Exploration & Development

South Australia has a long history of petroleum exploration, extending back to 1866, when the first well was sunk adjacent to the Otway Basin in the search for oil. In the 1950s the early Palaeozoic sediments in the state’s NE were the focus of effort until gas was discovered in the overlying Permo Carboniferous section in the early 1960s (Cooper Basin). The Cooper and Eromanga basins, which span northeastern South Australia and South West Queensland, are now Australia’s largest onshore petroleum province. Over the last 50 years, exploration and development activity in South Australia has focused largely on this mature basin.

Gas and liquid pipelines throughout Australia are shown in this Figure (PDF) Cooper Basin gas supplies markets in South Australia, New South Wales, Queensland and Victoria via an extensive pipeline network. The Cooper Basin Liquids Project (1980–84) was initiated to market the oil and existing gas liquids. A liquids pipeline links Moomba to a processing plant and storage and export loading facilities at Port Bonython. Oil and gas fields of the Cooper and Eromanga basins are shown in this Figure (PDF).

The other basin in South Australia currently producing commercial hydrocarbons is the onshore Otway Basin, where gas was discovered in 1987. The Otway Basin remains a proven gas province, with potential on- and offshore oil plays in South Australia and Victoria, and in offshore Tasmanian waters. Large offshore gasfields were discovered in 2001 at Thylacine (Tasmania) and Geographe (Victoria), and in 2002 at Casino (Victoria).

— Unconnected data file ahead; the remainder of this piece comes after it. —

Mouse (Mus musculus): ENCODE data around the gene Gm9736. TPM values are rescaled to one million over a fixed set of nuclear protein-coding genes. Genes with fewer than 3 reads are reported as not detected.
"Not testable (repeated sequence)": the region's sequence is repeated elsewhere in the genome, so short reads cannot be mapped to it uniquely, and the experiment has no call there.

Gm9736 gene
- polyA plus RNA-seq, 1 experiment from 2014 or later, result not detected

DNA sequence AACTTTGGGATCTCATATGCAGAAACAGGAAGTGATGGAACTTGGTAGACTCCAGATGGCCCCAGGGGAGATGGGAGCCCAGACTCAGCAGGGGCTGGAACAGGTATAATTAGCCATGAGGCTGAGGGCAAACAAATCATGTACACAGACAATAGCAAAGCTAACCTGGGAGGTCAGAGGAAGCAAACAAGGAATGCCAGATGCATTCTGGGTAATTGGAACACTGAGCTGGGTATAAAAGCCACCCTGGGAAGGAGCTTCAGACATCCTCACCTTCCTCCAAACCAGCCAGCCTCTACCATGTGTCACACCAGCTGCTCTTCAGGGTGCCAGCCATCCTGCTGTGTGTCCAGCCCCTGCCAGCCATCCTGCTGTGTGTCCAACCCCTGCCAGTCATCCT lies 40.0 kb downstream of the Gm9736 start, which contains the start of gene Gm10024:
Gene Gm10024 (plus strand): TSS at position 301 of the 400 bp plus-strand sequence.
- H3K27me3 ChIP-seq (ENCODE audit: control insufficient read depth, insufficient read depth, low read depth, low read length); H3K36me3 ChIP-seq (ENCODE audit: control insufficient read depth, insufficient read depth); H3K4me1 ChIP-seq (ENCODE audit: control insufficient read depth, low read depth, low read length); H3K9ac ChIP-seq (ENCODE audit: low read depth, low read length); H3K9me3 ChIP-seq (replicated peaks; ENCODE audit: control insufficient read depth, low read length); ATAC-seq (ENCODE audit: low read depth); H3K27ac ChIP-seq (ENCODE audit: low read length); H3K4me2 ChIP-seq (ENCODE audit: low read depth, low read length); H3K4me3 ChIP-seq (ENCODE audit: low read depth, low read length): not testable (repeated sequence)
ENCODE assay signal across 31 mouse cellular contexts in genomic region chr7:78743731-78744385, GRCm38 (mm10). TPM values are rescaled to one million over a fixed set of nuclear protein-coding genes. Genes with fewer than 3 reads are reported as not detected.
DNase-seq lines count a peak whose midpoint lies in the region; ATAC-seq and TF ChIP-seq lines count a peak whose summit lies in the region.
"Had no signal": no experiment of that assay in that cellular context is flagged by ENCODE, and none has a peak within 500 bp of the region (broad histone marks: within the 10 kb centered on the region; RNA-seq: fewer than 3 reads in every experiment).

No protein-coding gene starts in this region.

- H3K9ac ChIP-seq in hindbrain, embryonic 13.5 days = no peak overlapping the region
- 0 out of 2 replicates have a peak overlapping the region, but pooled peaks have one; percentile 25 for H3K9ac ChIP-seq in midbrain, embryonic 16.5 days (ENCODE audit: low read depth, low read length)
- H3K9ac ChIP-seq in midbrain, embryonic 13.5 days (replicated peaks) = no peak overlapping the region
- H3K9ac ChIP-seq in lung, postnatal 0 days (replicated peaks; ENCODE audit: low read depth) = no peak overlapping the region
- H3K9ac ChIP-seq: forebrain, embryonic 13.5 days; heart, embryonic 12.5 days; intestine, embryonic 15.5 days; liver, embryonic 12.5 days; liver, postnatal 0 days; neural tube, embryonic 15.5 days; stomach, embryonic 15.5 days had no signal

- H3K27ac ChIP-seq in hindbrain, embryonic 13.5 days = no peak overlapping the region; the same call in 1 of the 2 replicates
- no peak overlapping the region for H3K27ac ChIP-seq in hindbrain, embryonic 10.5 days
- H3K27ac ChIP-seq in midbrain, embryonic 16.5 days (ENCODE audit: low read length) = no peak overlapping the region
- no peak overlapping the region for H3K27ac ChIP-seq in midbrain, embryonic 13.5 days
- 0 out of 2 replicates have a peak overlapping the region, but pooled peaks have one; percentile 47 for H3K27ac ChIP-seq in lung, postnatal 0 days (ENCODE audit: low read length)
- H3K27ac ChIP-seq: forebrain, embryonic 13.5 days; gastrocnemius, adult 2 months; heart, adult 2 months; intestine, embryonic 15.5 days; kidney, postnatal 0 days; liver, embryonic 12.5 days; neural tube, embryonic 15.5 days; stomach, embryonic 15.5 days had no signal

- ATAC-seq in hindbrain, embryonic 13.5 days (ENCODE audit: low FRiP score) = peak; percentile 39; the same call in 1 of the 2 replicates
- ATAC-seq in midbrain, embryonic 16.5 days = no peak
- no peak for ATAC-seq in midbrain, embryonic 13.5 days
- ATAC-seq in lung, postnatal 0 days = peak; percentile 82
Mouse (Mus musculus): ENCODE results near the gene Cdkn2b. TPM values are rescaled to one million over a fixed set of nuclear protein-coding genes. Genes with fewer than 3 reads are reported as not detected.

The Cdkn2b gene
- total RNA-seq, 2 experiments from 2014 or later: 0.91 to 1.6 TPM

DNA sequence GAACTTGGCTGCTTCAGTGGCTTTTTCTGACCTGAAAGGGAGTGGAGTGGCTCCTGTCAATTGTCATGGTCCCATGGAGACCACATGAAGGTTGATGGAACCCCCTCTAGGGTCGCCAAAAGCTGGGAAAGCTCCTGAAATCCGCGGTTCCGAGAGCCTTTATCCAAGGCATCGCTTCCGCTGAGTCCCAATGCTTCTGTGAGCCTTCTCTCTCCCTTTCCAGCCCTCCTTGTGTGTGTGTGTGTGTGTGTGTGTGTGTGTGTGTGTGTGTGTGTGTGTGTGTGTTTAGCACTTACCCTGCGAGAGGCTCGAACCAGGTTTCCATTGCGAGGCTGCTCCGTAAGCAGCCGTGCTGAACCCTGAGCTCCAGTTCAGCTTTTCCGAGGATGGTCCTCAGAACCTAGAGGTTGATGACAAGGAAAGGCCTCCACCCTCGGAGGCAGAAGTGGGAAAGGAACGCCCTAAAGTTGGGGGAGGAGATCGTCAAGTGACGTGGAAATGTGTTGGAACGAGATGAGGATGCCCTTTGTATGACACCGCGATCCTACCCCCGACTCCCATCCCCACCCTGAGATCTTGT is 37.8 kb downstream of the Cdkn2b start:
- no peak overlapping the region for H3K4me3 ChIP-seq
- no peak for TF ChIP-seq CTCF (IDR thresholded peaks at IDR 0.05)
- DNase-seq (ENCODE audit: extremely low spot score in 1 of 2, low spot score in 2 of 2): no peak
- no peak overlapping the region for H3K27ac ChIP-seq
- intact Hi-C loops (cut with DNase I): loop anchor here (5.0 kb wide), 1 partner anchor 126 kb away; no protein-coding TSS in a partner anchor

Bona fide oil and gas shows have been recorded in the state’s early Palaeozoic basins, however, these remain underexplored by world standards. A major new phase of exploration is addressing this in the Officer Basin, where two explorers have conducted large regional 2D seismic surveys and the first drilling since 1985 occurred in 2010.

The unconventional hydrocarbon potential of South Australian basins includes shale gas, tight gas and hydrocarbons from coal, via coal seam gas, in situ gasification and Syngas processes.  Exploration for these new resources is at an early stage in the State, however significant potential exists and research by explorers and PIRSA to understand and evaluate new plays is progressing.

In a mature basin such as the Cooper, major effort is being focussed on these new plays in 2010-11. The first well to test shale gas potential in the Cooper Basin, Encounter 1, was drilled in the Nappamerri Trough by Beach Energy with second well (Holdfast 1) also being drilled, Santos has announced gas flows from coal seams, Stuart Petroleum has published resource estimates for a shale gas play in the Allunga Trough and Mettika Embayment, AGL has tested the Winton CSG play, Strike is testing the shallowest Permian coals for CSG in the southern Cooper Basin, and Santos continue to exploit tight gas. Linc Energy has been exploring in situ gasification of coal in the Walloway Basin and CSG in the Arckaringa Basin.

Historical highlights of South Australia’s petroleum exploration history can be viewed here

Maps showing petroleum tenements and geothermal tenements in South Australia. More information on holders of petroleum and geothermal tenements in South Australia is given in the Earth Resources Information Sheet P1.


Cooper and Eromanga basins